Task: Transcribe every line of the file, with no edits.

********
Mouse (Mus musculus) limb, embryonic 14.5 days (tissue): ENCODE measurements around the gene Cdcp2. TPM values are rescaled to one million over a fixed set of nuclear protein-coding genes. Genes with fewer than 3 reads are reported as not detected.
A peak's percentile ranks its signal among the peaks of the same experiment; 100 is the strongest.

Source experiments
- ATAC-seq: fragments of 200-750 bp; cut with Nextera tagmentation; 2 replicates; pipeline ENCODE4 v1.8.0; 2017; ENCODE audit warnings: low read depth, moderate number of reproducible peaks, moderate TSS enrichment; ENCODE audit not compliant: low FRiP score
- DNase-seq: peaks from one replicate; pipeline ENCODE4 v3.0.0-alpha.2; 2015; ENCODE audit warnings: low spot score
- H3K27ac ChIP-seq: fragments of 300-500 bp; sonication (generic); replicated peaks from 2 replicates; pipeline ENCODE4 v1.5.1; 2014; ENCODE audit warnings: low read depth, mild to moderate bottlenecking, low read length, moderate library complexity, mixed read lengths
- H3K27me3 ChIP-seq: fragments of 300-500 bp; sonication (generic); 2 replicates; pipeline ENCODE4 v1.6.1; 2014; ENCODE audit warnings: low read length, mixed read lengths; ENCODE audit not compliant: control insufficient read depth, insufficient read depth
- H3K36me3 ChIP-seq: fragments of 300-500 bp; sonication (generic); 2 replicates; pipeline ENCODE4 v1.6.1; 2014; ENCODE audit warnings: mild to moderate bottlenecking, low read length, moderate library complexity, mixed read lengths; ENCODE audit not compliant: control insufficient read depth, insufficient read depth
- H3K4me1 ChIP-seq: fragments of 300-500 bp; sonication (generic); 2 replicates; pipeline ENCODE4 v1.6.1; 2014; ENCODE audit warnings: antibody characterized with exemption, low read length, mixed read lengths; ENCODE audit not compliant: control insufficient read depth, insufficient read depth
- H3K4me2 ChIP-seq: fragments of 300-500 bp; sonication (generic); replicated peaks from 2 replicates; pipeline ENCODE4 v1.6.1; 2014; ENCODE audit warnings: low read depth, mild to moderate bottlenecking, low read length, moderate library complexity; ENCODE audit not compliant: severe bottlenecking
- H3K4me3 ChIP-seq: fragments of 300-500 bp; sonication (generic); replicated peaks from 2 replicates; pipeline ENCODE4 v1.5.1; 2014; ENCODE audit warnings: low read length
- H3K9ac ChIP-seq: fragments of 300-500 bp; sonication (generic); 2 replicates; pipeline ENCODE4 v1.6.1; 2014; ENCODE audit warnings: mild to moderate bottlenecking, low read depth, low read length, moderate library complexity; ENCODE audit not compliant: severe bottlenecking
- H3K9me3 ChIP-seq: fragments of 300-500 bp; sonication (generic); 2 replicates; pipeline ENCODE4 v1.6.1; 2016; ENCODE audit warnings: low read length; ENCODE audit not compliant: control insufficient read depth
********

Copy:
Mouse (Mus musculus) limb, embryonic 14.5 days (tissue): ENCODE measurements around the gene Cdcp2. TPM values are rescaled to one million over a fixed set of nuclear protein-coding genes. Genes with fewer than 3 reads are reported as not detected.
A peak's percentile ranks its signal among the peaks of the same experiment; 100 is the strongest.

Source experiments
- ATAC-seq: fragments of 200-750 bp; cut with Nextera tagmentation; 2 replicates; pipeline ENCODE4 v1.8.0; 2017; ENCODE audit warnings: low read depth, moderate number of reproducible peaks, moderate TSS enrichment; ENCODE audit not compliant: low FRiP score
- DNase-seq: peaks from one replicate; pipeline ENCODE4 v3.0.0-alpha.2; 2015; ENCODE audit warnings: low spot score
- H3K27ac ChIP-seq: fragments of 300-500 bp; sonication (generic); replicated peaks from 2 replicates; pipeline ENCODE4 v1.5.1; 2014; ENCODE audit warnings: low read depth, mild to moderate bottlenecking, low read length, moderate library complexity, mixed read lengths
- H3K27me3 ChIP-seq: fragments of 300-500 bp; sonication (generic); 2 replicates; pipeline ENCODE4 v1.6.1; 2014; ENCODE audit warnings: low read length, mixed read lengths; ENCODE audit not compliant: control insufficient read depth, insufficient read depth
- H3K36me3 ChIP-seq: fragments of 300-500 bp; sonication (generic); 2 replicates; pipeline ENCODE4 v1.6.1; 2014; ENCODE audit warnings: mild to moderate bottlenecking, low read length, moderate library complexity, mixed read lengths; ENCODE audit not compliant: control insufficient read depth, insufficient read depth
- H3K4me1 ChIP-seq: fragments of 300-500 bp; sonication (generic); 2 replicates; pipeline ENCODE4 v1.6.1; 2014; ENCODE audit warnings: antibody characterized with exemption, low read length, mixed read lengths; ENCODE audit not compliant: control insufficient read depth, insufficient read depth
- H3K4me2 ChIP-seq: fragments of 300-500 bp; sonication (generic); replicated peaks from 2 replicates; pipeline ENCODE4 v1.6.1; 2014; ENCODE audit warnings: low read depth, mild to moderate bottlenecking, low read length, moderate library complexity; ENCODE audit not compliant: severe bottlenecking
- H3K4me3 ChIP-seq: fragments of 300-500 bp; sonication (generic); replicated peaks from 2 replicates; pipeline ENCODE4 v1.5.1; 2014; ENCODE audit warnings: low read length
- H3K9ac ChIP-seq: fragments of 300-500 bp; sonication (generic); 2 replicates; pipeline ENCODE4 v1.6.1; 2014; ENCODE audit warnings: mild to moderate bottlenecking, low read depth, low read length, moderate library complexity; ENCODE audit not compliant: severe bottlenecking
- H3K9me3 ChIP-seq: fragments of 300-500 bp; sonication (generic); 2 replicates; pipeline ENCODE4 v1.6.1; 2016; ENCODE audit warnings: low read length; ENCODE audit not compliant: control insufficient read depth